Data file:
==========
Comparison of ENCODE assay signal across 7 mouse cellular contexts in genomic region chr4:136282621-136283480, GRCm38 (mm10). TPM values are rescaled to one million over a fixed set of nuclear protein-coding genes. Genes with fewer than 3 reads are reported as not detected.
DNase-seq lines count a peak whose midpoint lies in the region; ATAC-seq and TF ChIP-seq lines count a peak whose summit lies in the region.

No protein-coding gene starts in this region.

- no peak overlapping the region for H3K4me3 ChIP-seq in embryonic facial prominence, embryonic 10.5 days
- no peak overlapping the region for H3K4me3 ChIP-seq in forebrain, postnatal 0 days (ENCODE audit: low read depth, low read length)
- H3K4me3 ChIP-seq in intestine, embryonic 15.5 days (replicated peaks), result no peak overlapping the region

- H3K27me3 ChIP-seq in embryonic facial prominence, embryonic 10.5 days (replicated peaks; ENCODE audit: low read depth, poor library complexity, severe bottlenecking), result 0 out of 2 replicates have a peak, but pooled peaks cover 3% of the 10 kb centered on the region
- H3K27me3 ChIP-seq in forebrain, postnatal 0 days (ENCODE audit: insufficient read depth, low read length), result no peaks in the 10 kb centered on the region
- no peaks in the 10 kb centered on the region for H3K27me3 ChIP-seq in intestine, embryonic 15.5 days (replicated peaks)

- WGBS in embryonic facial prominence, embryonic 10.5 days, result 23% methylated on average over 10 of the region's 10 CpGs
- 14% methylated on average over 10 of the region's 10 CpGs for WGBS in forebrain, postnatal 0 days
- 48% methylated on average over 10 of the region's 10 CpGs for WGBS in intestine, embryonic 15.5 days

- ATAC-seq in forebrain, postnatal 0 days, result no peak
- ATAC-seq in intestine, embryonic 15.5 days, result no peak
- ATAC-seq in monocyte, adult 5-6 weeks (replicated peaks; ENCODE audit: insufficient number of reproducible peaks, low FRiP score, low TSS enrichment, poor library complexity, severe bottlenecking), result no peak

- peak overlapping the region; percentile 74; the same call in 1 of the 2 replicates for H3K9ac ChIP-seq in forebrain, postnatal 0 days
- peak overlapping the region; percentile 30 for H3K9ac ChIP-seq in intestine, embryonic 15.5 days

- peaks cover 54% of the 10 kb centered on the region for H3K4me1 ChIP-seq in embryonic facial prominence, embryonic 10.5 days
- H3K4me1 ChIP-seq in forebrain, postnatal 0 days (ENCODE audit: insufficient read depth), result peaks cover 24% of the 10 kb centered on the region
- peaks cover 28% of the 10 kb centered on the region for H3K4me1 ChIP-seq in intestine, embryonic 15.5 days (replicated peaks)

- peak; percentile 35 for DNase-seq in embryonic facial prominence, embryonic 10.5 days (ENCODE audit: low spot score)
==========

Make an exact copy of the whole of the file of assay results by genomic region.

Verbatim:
Comparison of ENCODE assay signal across 7 mouse cellular contexts in genomic region chr4:136282621-136283480, GRCm38 (mm10). TPM values are rescaled to one million over a fixed set of nuclear protein-coding genes. Genes with fewer than 3 reads are reported as not detected.
DNase-seq lines count a peak whose midpoint lies in the region; ATAC-seq and TF ChIP-seq lines count a peak whose summit lies in the region.

No protein-coding gene starts in this region.

- no peak overlapping the region for H3K4me3 ChIP-seq in embryonic facial prominence, embryonic 10.5 days
- no peak overlapping the region for H3K4me3 ChIP-seq in forebrain, postnatal 0 days (ENCODE audit: low read depth, low read length)
- H3K4me3 ChIP-seq in intestine, embryonic 15.5 days (replicated peaks), result no peak overlapping the region

- H3K27me3 ChIP-seq in embryonic facial prominence, embryonic 10.5 days (replicated peaks; ENCODE audit: low read depth, poor library complexity, severe bottlenecking), result 0 out of 2 replicates have a peak, but pooled peaks cover 3% of the 10 kb centered on the region
- H3K27me3 ChIP-seq in forebrain, postnatal 0 days (ENCODE audit: insufficient read depth, low read length), result no peaks in the 10 kb centered on the region
- no peaks in the 10 kb centered on the region for H3K27me3 ChIP-seq in intestine, embryonic 15.5 days (replicated peaks)

- WGBS in embryonic facial prominence, embryonic 10.5 days, result 23% methylated on average over 10 of the region's 10 CpGs
- 14% methylated on average over 10 of the region's 10 CpGs for WGBS in forebrain, postnatal 0 days
- 48% methylated on average over 10 of the region's 10 CpGs for WGBS in intestine, embryonic 15.5 days

- ATAC-seq in forebrain, postnatal 0 days, result no peak
- ATAC-seq in intestine, embryonic 15.5 days, result no peak
- ATAC-seq in monocyte, adult 5-6 weeks (replicated peaks; ENCODE audit: insufficient number of reproducible peaks, low FRiP score, low TSS enrichment, poor library complexity, severe bottlenecking), result no peak

- peak overlapping the region; percentile 74; the same call in 1 of the 2 replicates for H3K9ac ChIP-seq in forebrain, postnatal 0 days
- peak overlapping the region; percentile 30 for H3K9ac ChIP-seq in intestine, embryonic 15.5 days

- peaks cover 54% of the 10 kb centered on the region for H3K4me1 ChIP-seq in embryonic facial prominence, embryonic 10.5 days
- H3K4me1 ChIP-seq in forebrain, postnatal 0 days (ENCODE audit: insufficient read depth), result peaks cover 24% of the 10 kb centered on the region
- peaks cover 28% of the 10 kb centered on the region for H3K4me1 ChIP-seq in intestine, embryonic 15.5 days (replicated peaks)

- peak; percentile 35 for DNase-seq in embryonic facial prominence, embryonic 10.5 days (ENCODE audit: low spot score)